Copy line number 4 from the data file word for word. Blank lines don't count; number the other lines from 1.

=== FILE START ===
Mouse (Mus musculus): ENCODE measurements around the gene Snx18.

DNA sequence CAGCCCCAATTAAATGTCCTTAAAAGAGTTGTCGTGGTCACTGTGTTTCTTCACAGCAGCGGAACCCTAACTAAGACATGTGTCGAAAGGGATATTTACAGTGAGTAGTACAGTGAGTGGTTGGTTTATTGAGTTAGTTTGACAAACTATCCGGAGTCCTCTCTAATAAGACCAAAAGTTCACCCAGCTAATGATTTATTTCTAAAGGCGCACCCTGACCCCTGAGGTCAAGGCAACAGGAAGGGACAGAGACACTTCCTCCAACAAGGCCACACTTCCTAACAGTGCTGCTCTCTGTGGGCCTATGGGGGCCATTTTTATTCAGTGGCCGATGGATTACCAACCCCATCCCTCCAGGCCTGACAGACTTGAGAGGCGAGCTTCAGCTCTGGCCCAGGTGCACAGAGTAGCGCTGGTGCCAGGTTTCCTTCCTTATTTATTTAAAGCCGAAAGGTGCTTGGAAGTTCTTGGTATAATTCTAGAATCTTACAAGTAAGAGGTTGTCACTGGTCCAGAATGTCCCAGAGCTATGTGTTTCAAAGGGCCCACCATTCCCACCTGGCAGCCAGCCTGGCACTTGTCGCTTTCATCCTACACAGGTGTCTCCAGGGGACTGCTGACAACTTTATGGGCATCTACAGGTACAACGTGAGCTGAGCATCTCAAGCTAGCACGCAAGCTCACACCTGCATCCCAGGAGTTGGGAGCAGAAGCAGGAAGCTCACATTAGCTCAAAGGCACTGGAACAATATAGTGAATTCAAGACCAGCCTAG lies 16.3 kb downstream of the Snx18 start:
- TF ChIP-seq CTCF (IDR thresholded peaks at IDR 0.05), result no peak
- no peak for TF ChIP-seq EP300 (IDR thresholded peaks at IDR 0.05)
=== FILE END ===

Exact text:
- no peak for TF ChIP-seq EP300 (IDR thresholded peaks at IDR 0.05)